Building a healthier workforce is possible, and we can help. With the right workforce wellness program, you can look forward to reduced stress among employees, fewer sick days, increased productivity and greater employee satisfaction.
Reduce and prevent health risk
In spite of a booming culture of health, there's still plenty of illness and disease. Heart disease is the leading cause of death for men and women in the U.S., according to the Centers for Disease Control and Prevention. The risk factors associated with heart disease include high blood pressure, diabetes, physical inactivity and smoking. More than one-third of American adults are considered obese, and medical expenses for individuals with diabetes are double compared to those without. One in three U.S. adults, or some 67 million people, has high blood pressure.
The good news is that these conditions are largely preventable. Making better lifestyle choices, such as eating healthier food, exercising more and quitting smoking, can help reduce the risk of developing a chronic condition.
As an employer, you can have a positive influence by creating a workplace that fosters and supports healthy choices. An effective wellness program can facilitate a cultural change that reaps longer-term benefits at your workplace and ultimately impacts your bottom line in a positive way through:
Healthier employees typically use less health care benefits, including worker's compensation. Less healthy employees, however, tend to incur health care costs proportionate to their number of risk factors. With greater risk comes greater cost.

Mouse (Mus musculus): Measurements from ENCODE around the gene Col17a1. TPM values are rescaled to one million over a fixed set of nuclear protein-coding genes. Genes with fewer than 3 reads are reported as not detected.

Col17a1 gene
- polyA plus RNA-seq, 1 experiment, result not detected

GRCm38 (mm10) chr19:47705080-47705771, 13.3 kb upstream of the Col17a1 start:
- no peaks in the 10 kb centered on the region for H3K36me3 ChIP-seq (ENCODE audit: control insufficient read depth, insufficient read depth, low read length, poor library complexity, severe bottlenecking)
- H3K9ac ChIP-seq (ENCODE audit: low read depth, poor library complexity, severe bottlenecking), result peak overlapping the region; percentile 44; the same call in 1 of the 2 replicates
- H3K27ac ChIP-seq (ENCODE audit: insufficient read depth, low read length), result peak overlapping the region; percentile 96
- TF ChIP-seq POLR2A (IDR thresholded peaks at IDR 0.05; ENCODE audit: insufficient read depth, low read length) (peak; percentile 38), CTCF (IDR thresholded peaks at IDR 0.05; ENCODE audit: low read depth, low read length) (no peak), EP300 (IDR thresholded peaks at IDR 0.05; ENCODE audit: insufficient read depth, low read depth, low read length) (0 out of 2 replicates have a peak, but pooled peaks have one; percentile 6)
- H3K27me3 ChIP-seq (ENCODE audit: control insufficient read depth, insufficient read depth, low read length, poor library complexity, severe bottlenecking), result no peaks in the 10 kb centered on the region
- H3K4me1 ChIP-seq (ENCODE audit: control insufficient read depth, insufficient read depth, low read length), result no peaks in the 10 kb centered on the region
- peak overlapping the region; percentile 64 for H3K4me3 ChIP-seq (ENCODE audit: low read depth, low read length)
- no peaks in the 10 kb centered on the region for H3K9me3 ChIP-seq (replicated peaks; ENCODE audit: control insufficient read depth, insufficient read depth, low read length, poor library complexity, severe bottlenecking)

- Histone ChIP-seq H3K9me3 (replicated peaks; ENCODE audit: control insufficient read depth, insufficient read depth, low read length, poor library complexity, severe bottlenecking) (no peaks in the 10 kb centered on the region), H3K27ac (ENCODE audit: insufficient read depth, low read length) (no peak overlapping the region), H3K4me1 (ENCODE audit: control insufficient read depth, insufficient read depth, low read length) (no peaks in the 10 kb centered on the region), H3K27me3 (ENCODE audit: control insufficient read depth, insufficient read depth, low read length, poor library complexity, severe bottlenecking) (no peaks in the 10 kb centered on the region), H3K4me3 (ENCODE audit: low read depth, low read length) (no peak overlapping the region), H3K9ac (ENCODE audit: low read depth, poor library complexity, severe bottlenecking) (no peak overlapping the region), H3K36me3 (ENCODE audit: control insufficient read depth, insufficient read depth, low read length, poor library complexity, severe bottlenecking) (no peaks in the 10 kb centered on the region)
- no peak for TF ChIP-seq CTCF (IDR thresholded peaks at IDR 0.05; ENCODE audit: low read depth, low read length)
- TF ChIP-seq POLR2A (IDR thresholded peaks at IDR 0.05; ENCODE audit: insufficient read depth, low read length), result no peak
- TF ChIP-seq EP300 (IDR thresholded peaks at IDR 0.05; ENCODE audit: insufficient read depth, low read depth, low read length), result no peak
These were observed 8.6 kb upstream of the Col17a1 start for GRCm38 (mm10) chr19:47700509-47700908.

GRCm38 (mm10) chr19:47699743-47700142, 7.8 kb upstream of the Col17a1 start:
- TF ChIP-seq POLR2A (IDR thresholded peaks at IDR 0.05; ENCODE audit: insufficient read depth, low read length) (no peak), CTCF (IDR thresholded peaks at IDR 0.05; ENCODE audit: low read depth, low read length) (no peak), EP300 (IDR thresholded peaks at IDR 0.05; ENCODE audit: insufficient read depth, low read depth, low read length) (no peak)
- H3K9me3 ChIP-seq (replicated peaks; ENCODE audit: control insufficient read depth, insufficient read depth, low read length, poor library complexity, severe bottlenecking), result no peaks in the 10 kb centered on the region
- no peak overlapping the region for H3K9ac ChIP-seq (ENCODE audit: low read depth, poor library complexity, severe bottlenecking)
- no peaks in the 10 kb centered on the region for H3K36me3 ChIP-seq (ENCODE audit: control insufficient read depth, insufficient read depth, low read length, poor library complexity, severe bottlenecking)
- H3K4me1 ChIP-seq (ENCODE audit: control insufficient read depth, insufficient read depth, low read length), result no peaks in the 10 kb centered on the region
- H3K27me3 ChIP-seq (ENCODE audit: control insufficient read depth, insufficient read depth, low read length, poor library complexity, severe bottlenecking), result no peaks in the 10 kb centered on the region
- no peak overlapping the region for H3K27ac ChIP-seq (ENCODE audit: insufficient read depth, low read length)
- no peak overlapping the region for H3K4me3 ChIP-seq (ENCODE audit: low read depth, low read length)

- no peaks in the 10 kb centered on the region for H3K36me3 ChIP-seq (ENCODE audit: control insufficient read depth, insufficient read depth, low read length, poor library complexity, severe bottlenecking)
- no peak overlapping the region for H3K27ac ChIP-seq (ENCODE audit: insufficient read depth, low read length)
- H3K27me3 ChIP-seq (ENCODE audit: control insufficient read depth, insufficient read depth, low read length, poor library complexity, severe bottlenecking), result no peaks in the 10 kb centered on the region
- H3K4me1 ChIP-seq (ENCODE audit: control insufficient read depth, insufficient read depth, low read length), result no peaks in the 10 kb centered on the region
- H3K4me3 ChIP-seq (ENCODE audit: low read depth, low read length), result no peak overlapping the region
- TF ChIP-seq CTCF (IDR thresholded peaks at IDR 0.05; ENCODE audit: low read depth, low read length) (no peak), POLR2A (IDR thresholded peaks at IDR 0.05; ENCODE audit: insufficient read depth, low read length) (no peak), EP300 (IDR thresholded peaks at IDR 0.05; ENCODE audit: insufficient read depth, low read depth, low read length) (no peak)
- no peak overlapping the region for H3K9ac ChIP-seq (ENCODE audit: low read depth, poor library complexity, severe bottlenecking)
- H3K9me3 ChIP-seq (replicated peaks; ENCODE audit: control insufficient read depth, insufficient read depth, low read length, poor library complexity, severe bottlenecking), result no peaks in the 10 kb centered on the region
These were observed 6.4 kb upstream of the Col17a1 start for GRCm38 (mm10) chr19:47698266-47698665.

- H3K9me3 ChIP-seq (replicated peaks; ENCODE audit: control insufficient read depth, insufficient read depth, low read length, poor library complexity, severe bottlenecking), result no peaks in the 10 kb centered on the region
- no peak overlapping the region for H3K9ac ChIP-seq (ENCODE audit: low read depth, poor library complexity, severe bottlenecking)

Reduced absenteeism and increased productivity
Healthier employees miss fewer days of work. When employees are healthier, they’re typically happier and more productive.
Fostering a healthy workplace can help you retain high-performing staff. Employees tend to notice when you make an effort to help them feel good. By uniting employees around a common cause and empowering them to participate through challenges or other healthy activities, you build camaraderie. Employees who support each other along the journey to better health are more likely to stick with it.
You may attract potential employees who want to work at an organization committed to their health. Also, you may find that business and community affiliates are more interested in partnering with you because of your dedication to workforce wellness.
You can bring health into your workplace by doing things that are relatively easy and inexpensive. Here are some ideas to get you started:
- Encourage regular stretch breaks
- Organize a walking program
- Host a healthy potluck
- Subscribe to a health newsletter for your employees
- Prohibit tobacco use on company grounds
- Promote free resources offered by your health plan